BACKGROUND IMAGE: stock.adobe.com
The migration to a 5G native core is a key challenge for most mobile operators as they roll out new, high-speed fifth-generation services. The 5G core is likely to be an evolution from the existing 4G infrastructure, as suppliers offer new microservices-based functionality, including network slicing and improved support for IoT devices.
Proponents of 5G wax poetic about its virtues, including its support for high-speed data -- 1 GB and beyond -- network slicing, IoT enablement and flexible deployment of new services. Despite the hype, 5G deployments are real, although they will likely roll out over the next five to seven years in an evolutionary fashion.
5G technology is in its infancy, and standards are still evolving. The initial implementations of 5G will be in large cities or for national events, like the Olympics. Another 5G business case is for fixed broadband services to compete or complement existing Ethernet services. The high-speed 5G services will require extensive -- and expensive -- fiber buildouts and three to four times the number of radio access networks (RANs) as compared to 4G.
Defining the functions of the wireless core
The wireless packet core unifies voice and data on an IP architecture, which enables operators to offer and control a full range of services for their consumer and business customers. The network core authenticates devices and tracks their connections across the network. This provides centralized control for the RAN and interfaces to the operational and business support systems.
Discrete core functions include routing, quality of service, deep packet inspection and a range of security functions, among others. Core architecture provides for the separation of the control plane, the data plane and the subscription management functions.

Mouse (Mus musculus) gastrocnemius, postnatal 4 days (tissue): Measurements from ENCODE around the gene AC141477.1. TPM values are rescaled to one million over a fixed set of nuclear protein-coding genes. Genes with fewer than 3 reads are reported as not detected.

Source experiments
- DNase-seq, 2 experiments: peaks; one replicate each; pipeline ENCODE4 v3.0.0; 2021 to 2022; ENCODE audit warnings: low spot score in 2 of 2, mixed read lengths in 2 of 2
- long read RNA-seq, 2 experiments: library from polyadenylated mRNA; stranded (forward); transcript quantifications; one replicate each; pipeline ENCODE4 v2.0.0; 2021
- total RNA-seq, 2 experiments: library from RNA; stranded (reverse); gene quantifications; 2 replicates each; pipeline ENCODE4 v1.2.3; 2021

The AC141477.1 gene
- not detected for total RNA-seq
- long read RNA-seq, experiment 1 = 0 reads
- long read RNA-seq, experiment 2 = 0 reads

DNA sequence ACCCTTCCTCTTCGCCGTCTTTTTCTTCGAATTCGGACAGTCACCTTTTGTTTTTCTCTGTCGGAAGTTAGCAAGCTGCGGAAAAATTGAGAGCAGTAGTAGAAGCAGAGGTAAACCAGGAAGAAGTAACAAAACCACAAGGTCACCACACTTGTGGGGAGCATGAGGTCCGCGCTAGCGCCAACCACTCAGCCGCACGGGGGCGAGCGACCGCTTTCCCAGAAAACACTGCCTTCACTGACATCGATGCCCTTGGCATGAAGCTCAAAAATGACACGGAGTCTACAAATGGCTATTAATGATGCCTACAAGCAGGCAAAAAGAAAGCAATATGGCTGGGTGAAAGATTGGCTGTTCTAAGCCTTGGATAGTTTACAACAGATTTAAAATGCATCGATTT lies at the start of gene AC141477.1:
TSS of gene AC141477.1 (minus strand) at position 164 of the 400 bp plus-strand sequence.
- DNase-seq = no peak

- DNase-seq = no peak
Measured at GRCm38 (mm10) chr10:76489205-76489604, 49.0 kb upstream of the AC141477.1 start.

Requirements for 5G core design
The requirements for 5G core networks are typically defined by high-speed data services and massive scale of devices connected to future 5G networks. 5G core network suppliers tout the scalability of their user and data planes to flexibly manage peak data capacity with millions of connections. For operators with existing 4G networks -- which is the vast majority of operators -- the smooth migration to 5G and the interoperability with existing 4G services are critical.
The 5G core network -- per standard specifications -- represents a complete rearchitecting of the control and data plane functions. It includes network slicing capabilities, which enable operators to virtually isolate specific customers, applications and device types and provide distinct levels of service and security. Software-defined networking controllers provide the centralized control functionality.
The 5G core network will comprise newly designed microservices running on container-based platforms -- to improve scale and flexibility -- with so-called cloud-native architectures. This enables core network functions to be deployed in any private or even public cloud location. Operators can use open APIs to capitalize on open software ecosystems and, in theory, rapidly deploy new applications.
5G core suppliers
Leading wireless suppliers -- including Ericsson, Huawei and Nokia -- are in the lead for 5G core implementations. Other suppliers with wireless core-specific offerings include Affirmed Networks, Cisco, Oracle and Mavenir. 5G core network software will run on open network functions virtualization infrastructure hardware -- generally, x86 servers -- with support for OpenStack and VMware NFV implementations.
Operators prioritize RAN and data processing enhancements
Investments in 5G are in their early stages, with its rollout proceeding gradually in five to seven years. Most operators are currently prioritizing 5G investments in the radio access and backhaul portions of their network to support higher data speeds. This migration mandates tight interoperability between existing 4G and emerging 5G core networks, as almost all providers will have both 4G and 5G networks running concurrently.
5G core architecture is significantly modified from the 4G architecture -- it splits, merges and adds core functions to better separate the control and data planes. Requirements for 5G core networks include significant enhancements in data processing to control high-speed communications and network slicing. Suppliers claim this processing requirement will be offset to some degree by more efficient network virtualization in the rearchitected core network.
The migration to the 5G core is likely to be challenging due to emerging standards and the complexity of the 4G-to-5G transition. Multivendor 5G core implementations will be possible with the clear separation of control, data and subscriber functions. Open APIs will enable customization, but the lack of a viable independent software vendor ecosystem will inhibit innovation.